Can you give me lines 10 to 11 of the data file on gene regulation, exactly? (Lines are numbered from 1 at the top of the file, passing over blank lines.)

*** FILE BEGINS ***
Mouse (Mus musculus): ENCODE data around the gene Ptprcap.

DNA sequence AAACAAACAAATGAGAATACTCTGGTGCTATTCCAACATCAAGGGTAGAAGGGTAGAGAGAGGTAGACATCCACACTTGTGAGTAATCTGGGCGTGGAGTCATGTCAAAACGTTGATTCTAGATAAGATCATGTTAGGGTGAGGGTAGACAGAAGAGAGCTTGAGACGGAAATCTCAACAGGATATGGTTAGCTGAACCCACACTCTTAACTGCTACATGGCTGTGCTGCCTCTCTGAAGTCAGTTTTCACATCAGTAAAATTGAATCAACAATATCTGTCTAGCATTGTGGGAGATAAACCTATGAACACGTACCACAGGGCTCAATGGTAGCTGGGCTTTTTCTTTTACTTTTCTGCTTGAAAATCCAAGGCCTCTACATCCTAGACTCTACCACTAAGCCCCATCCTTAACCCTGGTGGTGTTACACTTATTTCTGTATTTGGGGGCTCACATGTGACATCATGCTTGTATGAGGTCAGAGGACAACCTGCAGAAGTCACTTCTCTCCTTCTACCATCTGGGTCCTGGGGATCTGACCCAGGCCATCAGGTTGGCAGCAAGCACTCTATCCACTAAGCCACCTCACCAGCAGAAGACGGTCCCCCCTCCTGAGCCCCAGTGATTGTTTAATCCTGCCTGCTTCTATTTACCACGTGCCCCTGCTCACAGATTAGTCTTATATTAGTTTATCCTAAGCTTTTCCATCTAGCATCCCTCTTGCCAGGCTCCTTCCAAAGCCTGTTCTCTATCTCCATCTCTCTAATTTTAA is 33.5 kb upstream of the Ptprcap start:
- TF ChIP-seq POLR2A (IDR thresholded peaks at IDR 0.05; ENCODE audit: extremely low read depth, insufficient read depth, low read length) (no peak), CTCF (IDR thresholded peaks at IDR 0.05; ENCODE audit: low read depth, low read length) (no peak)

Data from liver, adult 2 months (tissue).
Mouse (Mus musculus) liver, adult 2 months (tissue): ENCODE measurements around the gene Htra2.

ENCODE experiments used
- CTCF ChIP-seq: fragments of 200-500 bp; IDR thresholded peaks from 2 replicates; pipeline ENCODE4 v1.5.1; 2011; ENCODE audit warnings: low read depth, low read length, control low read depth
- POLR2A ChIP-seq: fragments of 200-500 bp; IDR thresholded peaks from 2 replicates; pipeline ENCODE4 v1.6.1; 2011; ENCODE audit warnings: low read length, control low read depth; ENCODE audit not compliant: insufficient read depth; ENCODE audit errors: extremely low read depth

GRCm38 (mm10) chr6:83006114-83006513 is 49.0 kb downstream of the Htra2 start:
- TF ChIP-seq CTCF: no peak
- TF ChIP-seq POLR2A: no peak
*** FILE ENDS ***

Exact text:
- TF ChIP-seq CTCF: no peak
- TF ChIP-seq POLR2A: no peak